South Florida

Rare Medicare fraud case linking Miami to Nicaragua ends with 10 convictions

U.S. Attorney Wifredo Ferrer, in a 2013 photo, said the latest Medicare fraud case involving a Miami-based scheme using citizens living abroad showed the federal government will follow cases “even when the offenders move the crime outside our shores.”
U.S. Attorney Wifredo Ferrer, in a 2013 photo, said the latest Medicare fraud case involving a Miami-based scheme using citizens living abroad showed the federal government will follow cases “even when the offenders move the crime outside our shores.” El Nuevo Herald

A one-of-a-kind Medicare fraud case — U.S. expatriates using fake Miami addresses to receive millions of dollars in federal healthcare coverage while living abroad — has reached a climax with 10 defendants pleading guilty.

The last remaining defendant, a former Miami doctor with a revoked medical license who resettled to Nicaragua long ago, has no plans to surrender, authorities say.

This week, five of the 10 defendants — including the lawyer son of another Miami doctor who operated a clinic in Managua — were sentenced to prison terms ranging from just over one year to four years for healthcare and wire fraud convictions.

Federal prosecutors sought much harsher sentences. But U.S. District Judge Federico Moreno took into consideration that the medical services covered by the taxpayer-funded Medicare program were mostly provided to the retired U.S. citizens living in both Nicaragua and the Dominican Republic — just not in the Miami area, where they falsely claimed to have permanent residences. Generally, little to no services are provided in the typical South Florida Medicare scam.

In the end, the Medicare scheme without borders cost taxpayers $25 million.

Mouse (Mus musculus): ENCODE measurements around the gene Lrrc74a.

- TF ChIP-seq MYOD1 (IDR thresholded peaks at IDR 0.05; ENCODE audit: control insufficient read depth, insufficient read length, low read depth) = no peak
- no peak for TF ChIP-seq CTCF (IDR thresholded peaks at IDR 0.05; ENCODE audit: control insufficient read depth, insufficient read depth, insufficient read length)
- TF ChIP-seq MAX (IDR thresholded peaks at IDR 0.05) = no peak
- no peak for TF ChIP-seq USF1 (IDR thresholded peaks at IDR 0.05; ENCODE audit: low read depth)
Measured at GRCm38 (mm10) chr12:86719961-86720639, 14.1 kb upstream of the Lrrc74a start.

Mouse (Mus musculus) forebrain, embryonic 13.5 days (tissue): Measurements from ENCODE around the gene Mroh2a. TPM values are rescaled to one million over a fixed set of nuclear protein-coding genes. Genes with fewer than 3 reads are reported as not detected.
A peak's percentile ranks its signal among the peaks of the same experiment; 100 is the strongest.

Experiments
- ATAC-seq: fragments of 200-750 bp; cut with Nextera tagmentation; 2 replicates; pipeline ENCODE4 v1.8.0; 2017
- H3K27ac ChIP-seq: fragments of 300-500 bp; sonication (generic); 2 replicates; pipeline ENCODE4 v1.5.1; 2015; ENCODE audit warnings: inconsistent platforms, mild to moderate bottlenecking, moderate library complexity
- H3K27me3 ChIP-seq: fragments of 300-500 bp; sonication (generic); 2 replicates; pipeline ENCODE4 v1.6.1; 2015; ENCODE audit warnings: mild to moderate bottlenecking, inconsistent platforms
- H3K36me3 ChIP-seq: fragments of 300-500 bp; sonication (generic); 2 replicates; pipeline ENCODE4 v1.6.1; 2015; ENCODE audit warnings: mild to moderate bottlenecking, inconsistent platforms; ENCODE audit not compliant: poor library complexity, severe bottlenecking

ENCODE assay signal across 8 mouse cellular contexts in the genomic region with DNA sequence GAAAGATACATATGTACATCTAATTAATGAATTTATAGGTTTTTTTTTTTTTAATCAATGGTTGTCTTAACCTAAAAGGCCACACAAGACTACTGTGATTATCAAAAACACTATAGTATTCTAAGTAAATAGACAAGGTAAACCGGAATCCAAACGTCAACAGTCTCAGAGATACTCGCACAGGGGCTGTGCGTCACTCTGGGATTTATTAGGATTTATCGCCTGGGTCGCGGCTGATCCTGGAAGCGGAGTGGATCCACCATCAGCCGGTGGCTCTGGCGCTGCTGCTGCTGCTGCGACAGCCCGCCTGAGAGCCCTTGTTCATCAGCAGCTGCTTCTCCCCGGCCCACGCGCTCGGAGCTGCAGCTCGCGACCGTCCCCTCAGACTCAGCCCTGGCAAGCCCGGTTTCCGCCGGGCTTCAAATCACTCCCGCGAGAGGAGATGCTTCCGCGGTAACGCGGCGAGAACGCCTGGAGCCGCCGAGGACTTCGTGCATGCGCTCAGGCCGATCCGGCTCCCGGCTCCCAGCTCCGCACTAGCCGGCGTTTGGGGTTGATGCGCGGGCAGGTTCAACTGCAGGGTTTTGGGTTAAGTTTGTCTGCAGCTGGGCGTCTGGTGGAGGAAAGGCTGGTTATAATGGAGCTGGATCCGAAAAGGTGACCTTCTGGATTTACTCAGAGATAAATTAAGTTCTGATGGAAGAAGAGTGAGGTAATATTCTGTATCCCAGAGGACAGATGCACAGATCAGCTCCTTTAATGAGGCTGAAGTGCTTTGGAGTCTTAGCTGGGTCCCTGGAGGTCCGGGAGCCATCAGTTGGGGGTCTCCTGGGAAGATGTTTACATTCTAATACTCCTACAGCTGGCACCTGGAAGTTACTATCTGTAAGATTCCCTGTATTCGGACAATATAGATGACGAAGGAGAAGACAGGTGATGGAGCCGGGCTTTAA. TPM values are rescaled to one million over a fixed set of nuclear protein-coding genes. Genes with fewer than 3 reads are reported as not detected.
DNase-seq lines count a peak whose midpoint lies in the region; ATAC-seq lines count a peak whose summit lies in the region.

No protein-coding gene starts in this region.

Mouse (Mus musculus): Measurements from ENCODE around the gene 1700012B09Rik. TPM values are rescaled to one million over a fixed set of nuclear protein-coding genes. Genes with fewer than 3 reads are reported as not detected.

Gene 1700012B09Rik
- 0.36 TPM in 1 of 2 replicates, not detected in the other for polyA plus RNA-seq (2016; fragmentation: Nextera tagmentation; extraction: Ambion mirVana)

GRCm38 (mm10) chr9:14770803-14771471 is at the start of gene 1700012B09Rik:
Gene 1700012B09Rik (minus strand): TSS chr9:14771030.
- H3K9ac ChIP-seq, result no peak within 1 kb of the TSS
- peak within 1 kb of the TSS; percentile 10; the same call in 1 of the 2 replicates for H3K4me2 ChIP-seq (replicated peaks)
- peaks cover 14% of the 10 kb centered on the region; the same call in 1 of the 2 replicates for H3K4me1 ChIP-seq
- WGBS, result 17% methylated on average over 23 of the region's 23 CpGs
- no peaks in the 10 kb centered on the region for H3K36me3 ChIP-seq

Using phony local addresses, more than 1,000 expatriate patients were illegally — and perhaps wittingly — enrolled between 2011 and 2014 in a network operated by a Coral Gables managed-care business, Florida Healthcare Plus, and several other smaller companies. Florida Healthcare Plus was liquidated by state regulators after federal agents raided its headquarters last November.

U.S. Attorney Wifredo Ferrer said Wednesday that investigators and prosecutors, long accustomed to fighting Medicare fraud in South Florida, prevailed in this unusual case “even when the offenders move the crime outside our shores.”

Among the five sentenced Monday: Rodney Montoya, 36, who graduated from law school at Florida International University before going to work for his father, Dr. Santiago B. Montoya, 72, to sign up expatriate patients at a clinic in Nicaragua. The father has also pleaded guilty and awaits sentencing along with three other defendants in August.

In a revealing court filing, Rodney Montoya’s defense attorney said his Nicaraguan-born client struggled with alcohol and drugs as a youth growing up in Miami — shunned by his parents because he was gay. Despite a spotty academic record, he eventually turned his life around with the financial assistance of his father, obtaining a law degree not only from FIU but also a European law degree in the Netherlands.

But when Rodney finished his studies, his father asked him to help open a new clinic in Managua — and that’s when the son’s life took a turn for the worse, defense attorney Scott Fingerhut said.

In 2012, the father and son agreed to merge their new clinic with an established medical facility run in Nicaragua’s capital by the chief operating officer at Florida Healthcare Plus, Pedro Hernandez, 51, the racket’s ringleader, and his associates, Freddy Zeron, 52, and Edgardo Rodriguez, 47. All have pleaded guilty to fraud charges. Rodriguez was sentenced to 3 1/2 years in prison on Monday. Hernandez and Zeron face sentencing in August.